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    Kiangkiang Ifugao Province | Luzon Philippines
Location
Lat 16° 49' 0N Long 121° 1' 0E  Kiangan is located at an elevation of 2,509' / 764m in the mountains of Ifugao Province on Luzon in the Philippines. Prewar an unpaved horse trail crossed the Asin River (Asin Crossing) and continued eastward to Kiangan. Another horse trail dubbed Route 390 spanned northward via Hapao to Banaue. To the south is the Asin Valley.

Wartime History
During June 1945, Kiangan became the headquarters of the Imperial Japanese Army (IJA) 14th Area Army "Shobu Group" commanded by General Tomoyuki Yamashita moved his headquarters to Kiangan. By the middle of June 1945, he planned to defend Kiangkiang and the Asin Valley as his last stand perimeter using the mountainous terrain features for defense and prepared to fight to the death and tie down as many American forces as possible. Although cut off, the Shobu Group had small arms ammunition and mortars but lacked clothing and medical supplies and estimated their food would last until the middle of September 1945.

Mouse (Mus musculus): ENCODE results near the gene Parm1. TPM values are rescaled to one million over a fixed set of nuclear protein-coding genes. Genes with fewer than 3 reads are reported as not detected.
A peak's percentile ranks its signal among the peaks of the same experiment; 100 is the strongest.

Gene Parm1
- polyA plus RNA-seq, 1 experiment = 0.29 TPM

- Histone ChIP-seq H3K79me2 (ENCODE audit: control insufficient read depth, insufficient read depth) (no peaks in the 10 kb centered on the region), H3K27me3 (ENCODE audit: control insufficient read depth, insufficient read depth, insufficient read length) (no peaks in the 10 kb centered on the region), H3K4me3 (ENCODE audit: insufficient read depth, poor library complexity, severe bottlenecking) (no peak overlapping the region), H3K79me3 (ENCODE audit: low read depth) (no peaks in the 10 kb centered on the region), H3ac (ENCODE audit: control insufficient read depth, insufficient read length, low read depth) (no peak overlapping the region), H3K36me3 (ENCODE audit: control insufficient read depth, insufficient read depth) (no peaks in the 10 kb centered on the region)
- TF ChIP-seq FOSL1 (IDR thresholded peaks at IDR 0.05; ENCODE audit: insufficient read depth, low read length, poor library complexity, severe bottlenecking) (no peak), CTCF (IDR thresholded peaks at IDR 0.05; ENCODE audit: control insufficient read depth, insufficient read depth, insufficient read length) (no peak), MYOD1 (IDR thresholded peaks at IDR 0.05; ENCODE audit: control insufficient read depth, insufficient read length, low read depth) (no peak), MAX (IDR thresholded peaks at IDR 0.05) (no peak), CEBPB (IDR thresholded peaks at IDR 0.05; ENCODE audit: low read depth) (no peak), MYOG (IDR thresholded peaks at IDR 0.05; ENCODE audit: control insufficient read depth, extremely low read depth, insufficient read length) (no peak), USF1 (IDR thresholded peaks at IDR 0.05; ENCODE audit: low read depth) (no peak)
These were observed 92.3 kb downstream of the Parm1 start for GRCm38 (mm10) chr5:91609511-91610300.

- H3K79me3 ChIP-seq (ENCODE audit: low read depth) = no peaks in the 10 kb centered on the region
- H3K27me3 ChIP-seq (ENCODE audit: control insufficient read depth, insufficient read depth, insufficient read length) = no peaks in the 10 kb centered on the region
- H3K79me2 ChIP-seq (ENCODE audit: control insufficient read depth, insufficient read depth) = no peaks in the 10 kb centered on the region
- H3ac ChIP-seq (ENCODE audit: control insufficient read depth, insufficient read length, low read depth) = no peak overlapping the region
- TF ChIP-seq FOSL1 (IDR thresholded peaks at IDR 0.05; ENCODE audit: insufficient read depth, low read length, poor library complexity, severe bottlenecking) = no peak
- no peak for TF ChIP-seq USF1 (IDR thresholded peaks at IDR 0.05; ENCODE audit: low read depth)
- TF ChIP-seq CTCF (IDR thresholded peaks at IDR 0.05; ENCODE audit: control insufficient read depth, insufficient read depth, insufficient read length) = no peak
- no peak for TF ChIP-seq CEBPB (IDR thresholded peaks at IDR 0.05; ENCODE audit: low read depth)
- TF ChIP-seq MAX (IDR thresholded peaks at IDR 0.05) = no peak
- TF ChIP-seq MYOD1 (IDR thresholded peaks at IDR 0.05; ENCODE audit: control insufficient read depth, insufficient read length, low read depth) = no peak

On July 12, 1945 the U. S. Army 6th Division, 63rd Infantry Regiment captures Kiangan but torrential rains that left the Americans stranded in Kiangan with only what could be hand carried to them. On July 24, 1945 the 20th Infantry Regiment took over and began to advance westward towards Kiangkiang and the Asin River and southward toward Antipalo and Tubliao.

As the U. S. Army troops approached the "Shobu Group" last stand area, resistance stiffened and faced difficult mountain terrain and were hampered by rains and by August 15, 1945 only advanced three miles when Japan surrendered. Meanwhile, the Japanese remained in the last stand area. On September 2, 1945 after Japan officially surrendered General Tomoyuki Yamashita surrendered the surviving "Shobu Group" of roughly 50,500 troops including approximately 40,000 in the last stand area of the Asin Valley.

References
U. S. Army in World War II - Triumph in the Philippines Chapter XXIX Pursuit in Northern Luzon pages 559 (last stand area), 567-568 (geography and defensive situation), 576 (U. S. Army liberation), 578-579 (last stand)

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Last Updated
September 3, 2020

 

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